Many may associate the construction industry with a tough and impersonal existence in a male-dominated environment, where you need to survive, even if there is something you need or are wondering.
If you do, you have not been on the sixth floor of Sonar.
There is close snowdrift on Tuesday morning in Oslo, cars and people sliding around on the icy path outside the building where the Sonar staff is located at Helsfyr. Upstairs at the reception desk there is a nice view of one of the city’s most central areas for businesses and companies. The atmosphere is cozy with fresh orchids and freshly brewed coffee. We wait until everyone has arrived at work with the ongoing chaotic snowy weather. Today we will gather what many will call the heart of Sonar, a team consisting of five women and one man.
Soon everyone is in the warmth and we can start seeing the customers in what they call the “cozy couch corner” between all the offices: Magda is a senior partner and department head for research. She has been living in Norway since 2007, worked in Sonar since 2009 and lives in Frogner.
–”What is special about Sonar is that we have set it to help each other in the system,” says Magda. We see this as a valuable investment for Sonar. Many of the clients come straight from Poland and cannot speak the language, we who sit here help them with everything from contact with the authorities, filling out forms, dialogue about any sick leave, and we translate and act as an interpreter in a completely new country. We also have Language training and Courses’ under supervision of the workplace.
Magda, or Magdalena, is a senior partner and department manager for research. Beata welcomes you in the friendly reception desk.
So nice that you get a prize
Beata came to Norway 3 years ago. She is at the reception desk and is the first person you meet when you visit Sonar. She constantly experiences that people who worked here before stop by, just to have a cup of coffee and talk a little. Everyone agrees that the reason is the personal, warm follow-up of the employees – which is completely conscious from Sonar’s side, and is unusual with the competitors in the same industry branch. Last time I met Agnieszka, she was holding a huge trophy in her hands. She also works with the research department, which means that she among other things facilitates the male employees who are out on the construction site in case they need help with papers or contact with the public system. One thing is certainly, you have done a good job when you are handed a trophy of guys on the julebord.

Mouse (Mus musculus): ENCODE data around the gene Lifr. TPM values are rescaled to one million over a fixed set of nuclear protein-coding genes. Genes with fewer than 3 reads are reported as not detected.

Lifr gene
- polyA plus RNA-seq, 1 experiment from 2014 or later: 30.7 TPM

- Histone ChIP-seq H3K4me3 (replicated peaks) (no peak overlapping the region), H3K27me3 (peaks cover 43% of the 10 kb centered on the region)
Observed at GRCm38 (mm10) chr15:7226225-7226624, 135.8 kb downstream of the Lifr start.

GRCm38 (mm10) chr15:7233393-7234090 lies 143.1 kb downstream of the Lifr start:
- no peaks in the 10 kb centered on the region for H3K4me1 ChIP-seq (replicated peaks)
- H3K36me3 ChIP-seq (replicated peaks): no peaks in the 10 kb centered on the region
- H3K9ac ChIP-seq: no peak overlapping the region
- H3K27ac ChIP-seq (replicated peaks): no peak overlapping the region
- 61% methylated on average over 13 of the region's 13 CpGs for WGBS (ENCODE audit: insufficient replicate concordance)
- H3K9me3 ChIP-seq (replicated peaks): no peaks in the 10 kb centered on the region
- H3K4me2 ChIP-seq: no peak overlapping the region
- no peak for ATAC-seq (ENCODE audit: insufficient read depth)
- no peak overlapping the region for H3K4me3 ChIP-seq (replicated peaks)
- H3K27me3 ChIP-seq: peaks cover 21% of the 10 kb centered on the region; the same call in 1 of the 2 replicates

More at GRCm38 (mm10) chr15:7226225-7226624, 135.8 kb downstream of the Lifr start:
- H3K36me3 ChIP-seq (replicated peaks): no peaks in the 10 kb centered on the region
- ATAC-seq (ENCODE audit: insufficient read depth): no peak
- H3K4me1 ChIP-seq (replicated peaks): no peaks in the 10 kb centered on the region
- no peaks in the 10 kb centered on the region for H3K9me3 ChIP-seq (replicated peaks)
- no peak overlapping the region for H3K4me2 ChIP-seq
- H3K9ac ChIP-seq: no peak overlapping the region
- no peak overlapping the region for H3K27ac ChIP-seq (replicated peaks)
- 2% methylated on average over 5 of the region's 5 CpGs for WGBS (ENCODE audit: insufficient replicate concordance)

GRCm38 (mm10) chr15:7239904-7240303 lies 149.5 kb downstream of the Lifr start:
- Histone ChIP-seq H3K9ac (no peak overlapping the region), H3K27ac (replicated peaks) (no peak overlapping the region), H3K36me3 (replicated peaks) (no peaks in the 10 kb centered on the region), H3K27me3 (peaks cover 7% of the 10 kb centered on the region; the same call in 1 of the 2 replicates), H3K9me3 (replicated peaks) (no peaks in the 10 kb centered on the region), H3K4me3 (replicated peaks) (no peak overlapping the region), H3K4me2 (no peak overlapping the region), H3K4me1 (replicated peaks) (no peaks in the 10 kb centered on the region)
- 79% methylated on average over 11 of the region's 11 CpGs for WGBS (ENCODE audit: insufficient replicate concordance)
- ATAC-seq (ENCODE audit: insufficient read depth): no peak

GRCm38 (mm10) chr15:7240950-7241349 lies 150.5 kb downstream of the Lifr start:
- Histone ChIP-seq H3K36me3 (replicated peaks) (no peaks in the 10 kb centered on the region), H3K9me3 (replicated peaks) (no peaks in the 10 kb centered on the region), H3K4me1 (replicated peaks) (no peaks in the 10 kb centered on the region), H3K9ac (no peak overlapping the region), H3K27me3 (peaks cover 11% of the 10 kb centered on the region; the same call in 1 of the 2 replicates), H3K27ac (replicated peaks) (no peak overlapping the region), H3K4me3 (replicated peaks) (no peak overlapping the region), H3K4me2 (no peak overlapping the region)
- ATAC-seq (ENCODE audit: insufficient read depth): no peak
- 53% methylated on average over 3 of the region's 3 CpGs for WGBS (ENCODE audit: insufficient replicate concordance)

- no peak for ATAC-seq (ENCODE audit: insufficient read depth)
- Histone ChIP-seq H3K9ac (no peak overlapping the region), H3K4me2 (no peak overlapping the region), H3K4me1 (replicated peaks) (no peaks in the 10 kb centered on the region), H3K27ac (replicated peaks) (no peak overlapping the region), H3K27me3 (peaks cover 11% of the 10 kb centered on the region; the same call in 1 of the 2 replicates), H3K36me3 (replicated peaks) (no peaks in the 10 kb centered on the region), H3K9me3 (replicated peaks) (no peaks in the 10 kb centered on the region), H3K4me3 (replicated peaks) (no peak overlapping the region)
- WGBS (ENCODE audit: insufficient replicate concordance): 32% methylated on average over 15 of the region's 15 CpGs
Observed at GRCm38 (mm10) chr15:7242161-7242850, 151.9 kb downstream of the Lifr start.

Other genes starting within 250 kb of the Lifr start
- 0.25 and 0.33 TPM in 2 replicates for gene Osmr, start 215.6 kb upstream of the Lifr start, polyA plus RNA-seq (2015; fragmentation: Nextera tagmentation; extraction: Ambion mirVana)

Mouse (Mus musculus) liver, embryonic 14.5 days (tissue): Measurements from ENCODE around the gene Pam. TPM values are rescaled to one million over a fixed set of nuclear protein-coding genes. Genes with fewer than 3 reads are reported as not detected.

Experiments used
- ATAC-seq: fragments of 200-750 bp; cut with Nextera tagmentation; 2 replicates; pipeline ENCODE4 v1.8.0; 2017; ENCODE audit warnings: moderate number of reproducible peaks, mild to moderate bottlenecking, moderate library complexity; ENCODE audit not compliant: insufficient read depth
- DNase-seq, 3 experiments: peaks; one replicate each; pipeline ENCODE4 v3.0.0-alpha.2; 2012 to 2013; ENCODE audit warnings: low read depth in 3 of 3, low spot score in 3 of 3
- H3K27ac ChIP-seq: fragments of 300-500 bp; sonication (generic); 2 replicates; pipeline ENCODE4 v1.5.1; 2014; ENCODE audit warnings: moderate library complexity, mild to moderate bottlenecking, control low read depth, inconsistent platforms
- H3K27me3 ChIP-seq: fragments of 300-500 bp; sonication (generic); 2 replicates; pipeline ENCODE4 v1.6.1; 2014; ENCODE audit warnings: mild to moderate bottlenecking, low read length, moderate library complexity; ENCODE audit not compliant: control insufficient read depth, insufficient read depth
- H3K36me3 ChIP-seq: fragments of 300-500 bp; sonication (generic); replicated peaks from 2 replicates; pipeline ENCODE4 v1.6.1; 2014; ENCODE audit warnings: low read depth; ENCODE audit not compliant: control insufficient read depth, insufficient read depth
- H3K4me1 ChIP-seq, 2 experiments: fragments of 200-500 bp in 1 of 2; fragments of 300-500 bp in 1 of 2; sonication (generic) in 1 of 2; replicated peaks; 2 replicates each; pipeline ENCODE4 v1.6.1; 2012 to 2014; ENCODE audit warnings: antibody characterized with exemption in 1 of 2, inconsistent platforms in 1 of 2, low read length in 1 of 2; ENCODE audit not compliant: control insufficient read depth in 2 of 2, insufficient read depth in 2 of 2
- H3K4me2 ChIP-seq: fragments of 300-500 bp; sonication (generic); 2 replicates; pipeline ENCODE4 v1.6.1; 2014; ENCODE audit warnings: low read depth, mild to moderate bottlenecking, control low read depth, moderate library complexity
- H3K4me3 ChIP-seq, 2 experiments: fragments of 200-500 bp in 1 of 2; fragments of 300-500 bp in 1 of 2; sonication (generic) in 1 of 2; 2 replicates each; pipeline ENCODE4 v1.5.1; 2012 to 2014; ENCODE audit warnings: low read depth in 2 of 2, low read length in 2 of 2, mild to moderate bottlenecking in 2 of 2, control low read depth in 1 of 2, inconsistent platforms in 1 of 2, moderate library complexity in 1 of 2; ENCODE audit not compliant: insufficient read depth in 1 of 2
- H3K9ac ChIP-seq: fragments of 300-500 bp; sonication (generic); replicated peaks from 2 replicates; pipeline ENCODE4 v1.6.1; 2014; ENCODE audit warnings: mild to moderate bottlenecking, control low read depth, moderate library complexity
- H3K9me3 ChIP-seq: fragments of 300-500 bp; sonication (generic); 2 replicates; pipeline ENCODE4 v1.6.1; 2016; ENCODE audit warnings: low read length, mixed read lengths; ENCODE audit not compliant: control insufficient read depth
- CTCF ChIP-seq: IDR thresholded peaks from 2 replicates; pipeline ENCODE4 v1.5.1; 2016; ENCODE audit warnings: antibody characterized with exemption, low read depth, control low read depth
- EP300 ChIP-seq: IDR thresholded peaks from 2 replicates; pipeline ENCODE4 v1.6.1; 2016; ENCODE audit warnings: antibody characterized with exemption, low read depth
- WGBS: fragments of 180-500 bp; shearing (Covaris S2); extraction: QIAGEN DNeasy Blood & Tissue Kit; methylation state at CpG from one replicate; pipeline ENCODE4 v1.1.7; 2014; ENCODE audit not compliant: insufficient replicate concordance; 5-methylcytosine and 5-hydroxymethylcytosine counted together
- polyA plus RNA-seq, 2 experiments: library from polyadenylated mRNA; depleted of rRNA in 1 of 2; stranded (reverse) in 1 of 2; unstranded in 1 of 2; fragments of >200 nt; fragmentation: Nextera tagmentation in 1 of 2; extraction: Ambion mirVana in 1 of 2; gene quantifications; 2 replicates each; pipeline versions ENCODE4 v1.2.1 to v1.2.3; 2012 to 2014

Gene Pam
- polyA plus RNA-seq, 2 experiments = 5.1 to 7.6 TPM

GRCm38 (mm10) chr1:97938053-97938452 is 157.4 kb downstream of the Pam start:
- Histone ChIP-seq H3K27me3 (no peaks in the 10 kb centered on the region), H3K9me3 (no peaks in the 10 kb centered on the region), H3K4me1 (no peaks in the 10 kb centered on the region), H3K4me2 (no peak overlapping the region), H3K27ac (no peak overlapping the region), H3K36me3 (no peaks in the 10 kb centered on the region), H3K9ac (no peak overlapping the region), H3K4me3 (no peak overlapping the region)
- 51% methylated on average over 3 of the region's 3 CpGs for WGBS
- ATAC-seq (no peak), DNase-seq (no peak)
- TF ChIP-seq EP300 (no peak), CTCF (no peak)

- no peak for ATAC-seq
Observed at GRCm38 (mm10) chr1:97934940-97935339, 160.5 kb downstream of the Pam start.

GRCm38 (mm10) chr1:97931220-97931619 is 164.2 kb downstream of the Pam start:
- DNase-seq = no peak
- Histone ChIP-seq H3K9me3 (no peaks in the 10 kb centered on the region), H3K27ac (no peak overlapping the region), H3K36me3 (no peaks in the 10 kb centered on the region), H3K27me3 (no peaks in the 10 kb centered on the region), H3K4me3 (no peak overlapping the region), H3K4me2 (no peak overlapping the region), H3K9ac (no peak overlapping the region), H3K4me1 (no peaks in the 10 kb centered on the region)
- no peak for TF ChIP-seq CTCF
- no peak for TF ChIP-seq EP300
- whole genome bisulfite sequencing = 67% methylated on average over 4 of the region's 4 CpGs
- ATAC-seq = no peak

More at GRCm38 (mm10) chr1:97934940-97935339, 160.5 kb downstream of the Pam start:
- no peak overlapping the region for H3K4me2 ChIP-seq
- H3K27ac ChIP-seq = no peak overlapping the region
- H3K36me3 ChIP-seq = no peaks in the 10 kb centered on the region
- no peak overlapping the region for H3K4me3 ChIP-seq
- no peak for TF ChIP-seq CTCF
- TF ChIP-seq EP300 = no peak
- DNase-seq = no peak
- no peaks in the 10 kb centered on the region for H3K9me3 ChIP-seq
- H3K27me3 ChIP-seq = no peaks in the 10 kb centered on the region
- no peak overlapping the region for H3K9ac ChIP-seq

Urszula is an administrative employee and has control over what is happening in Vestfold. Marcin is organizer of administrations.
– We are quite good at social things, says Magda; once a year we go abroad all together. We have been traveling in Parma, Malaga, Dubrovnik and Krakow. We of course have a summer party and Friday’s game when it suits and we celebrate the birthdays.
Barbara says that there are often simple things that make a big difference: For example, that they are open at the head office after kl. 16 days, so those who work out have the opportunity to pick up clothes or talk to us.
Urszula agrees; it is nice with walks and julebord, but the most important thing is the help they get in everyday life. She is responsible for those who work in Vestfold, but sits mostly in Oslo and haves contact with the employees online and by telephone. So what drives the only man around the table, Marcin?
“I send ready-made invoices to those of the customers who wish to receive invoices with timesheets as a basis. As an administrative employee, I also help open bank accounts and other practical things, which of course are also appreciated by guys on the floor.”
An industry in change
There are still most men in the construction industry and on the construction sites, most women in the office space. In Norway, women are now encouraged to take education in building and construction work, and the change is beginning to crystalize, but it takes time. – We have had a woman who was a painter, and a scaffolding engineer. However, it is clear that it is a heavy occupation, so it is understandable that there are most men. A mobile crane operator who is a woman, we have! It is awesome, are the girls saying.
We talk a little about how the times that are changing, also in Poland. The women think many people look at their homeland Poland as conservative, with women staying at home, but they say that this viewpoint is about to disappear. For younger generations, the conditions are more and more similar to what we see in Scandinavia that both parts work equally.
When the workplace is far away from home
Since most of the Sonar’s workforce is from Poland, most families have their family in the home country. That means they need some flexibility from the employer, and Sonar is trying to help them to cope with this realty of everyday life in a comfortable way. Those who work here know that one of us can always take a phone for them, says Barbara who has experienced in being nicknamed «a mother in Norway”. Something the girls think is nice – because that is where Sonar should be, says Magda. – We will help make everyday life safer and better.
Once Sonar, always Sonar
– Not everyone fits in here, Sonar does not have a rigid and hierarchical work environment and we treat each other as good friends. Sonar stands for some values that distinguish us from others, and we have created a good reputation. Now we are attracting people similar to us, says Barbara. We understand that it can be difficult to fix everything yourself, after a long working day. In Sonar, we always find a solution.
Of course, the product Sonar delivers is good manpower and expertise. However, the humor and the care, and the help of each other have made Sonar a brand in its industry. Therefore, it is not surprising that Beata is still calling the door.
“If you have worked here, you like to stay here.”